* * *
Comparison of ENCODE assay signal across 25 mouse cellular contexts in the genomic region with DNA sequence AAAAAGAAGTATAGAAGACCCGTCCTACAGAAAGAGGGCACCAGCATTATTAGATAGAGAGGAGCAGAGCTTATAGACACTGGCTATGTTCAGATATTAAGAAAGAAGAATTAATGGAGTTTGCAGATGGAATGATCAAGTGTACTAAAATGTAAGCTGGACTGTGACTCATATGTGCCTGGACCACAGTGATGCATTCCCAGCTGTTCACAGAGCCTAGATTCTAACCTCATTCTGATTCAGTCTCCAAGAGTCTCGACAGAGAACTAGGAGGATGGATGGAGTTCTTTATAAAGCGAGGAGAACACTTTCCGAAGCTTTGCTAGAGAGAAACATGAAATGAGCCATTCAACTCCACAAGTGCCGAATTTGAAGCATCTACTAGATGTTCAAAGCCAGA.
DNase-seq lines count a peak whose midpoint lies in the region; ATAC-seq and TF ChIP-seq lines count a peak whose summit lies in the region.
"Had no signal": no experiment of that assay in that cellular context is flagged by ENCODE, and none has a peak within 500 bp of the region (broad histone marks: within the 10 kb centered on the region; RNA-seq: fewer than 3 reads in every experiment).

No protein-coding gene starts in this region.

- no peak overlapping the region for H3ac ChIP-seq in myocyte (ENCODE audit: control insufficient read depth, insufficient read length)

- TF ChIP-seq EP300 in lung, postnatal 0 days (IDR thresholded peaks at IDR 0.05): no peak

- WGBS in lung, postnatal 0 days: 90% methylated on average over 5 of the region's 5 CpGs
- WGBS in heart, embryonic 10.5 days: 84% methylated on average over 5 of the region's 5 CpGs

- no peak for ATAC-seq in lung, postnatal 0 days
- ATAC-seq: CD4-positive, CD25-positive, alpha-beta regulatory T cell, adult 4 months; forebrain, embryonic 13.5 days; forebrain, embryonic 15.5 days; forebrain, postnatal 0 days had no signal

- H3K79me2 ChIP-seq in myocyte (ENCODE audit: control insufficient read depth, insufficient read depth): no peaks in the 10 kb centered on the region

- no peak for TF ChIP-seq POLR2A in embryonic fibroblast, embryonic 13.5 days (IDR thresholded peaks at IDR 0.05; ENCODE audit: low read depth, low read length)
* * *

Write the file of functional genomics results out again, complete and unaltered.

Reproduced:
Comparison of ENCODE assay signal across 25 mouse cellular contexts in the genomic region with DNA sequence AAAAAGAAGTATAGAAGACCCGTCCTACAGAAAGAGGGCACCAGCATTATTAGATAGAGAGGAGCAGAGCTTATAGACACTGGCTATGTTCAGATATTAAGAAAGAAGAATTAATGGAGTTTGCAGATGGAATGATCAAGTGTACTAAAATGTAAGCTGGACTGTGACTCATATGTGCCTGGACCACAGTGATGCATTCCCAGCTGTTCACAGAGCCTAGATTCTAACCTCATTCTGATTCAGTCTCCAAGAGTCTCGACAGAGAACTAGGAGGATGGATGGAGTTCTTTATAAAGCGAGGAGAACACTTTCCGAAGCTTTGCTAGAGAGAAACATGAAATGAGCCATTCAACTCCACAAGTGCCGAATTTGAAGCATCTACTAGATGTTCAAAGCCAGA.
DNase-seq lines count a peak whose midpoint lies in the region; ATAC-seq and TF ChIP-seq lines count a peak whose summit lies in the region.
"Had no signal": no experiment of that assay in that cellular context is flagged by ENCODE, and none has a peak within 500 bp of the region (broad histone marks: within the 10 kb centered on the region; RNA-seq: fewer than 3 reads in every experiment).

No protein-coding gene starts in this region.

- no peak overlapping the region for H3ac ChIP-seq in myocyte (ENCODE audit: control insufficient read depth, insufficient read length)

- TF ChIP-seq EP300 in lung, postnatal 0 days (IDR thresholded peaks at IDR 0.05): no peak

- WGBS in lung, postnatal 0 days: 90% methylated on average over 5 of the region's 5 CpGs
- WGBS in heart, embryonic 10.5 days: 84% methylated on average over 5 of the region's 5 CpGs

- no peak for ATAC-seq in lung, postnatal 0 days
- ATAC-seq: CD4-positive, CD25-positive, alpha-beta regulatory T cell, adult 4 months; forebrain, embryonic 13.5 days; forebrain, embryonic 15.5 days; forebrain, postnatal 0 days had no signal

- H3K79me2 ChIP-seq in myocyte (ENCODE audit: control insufficient read depth, insufficient read depth): no peaks in the 10 kb centered on the region

- no peak for TF ChIP-seq POLR2A in embryonic fibroblast, embryonic 13.5 days (IDR thresholded peaks at IDR 0.05; ENCODE audit: low read depth, low read length)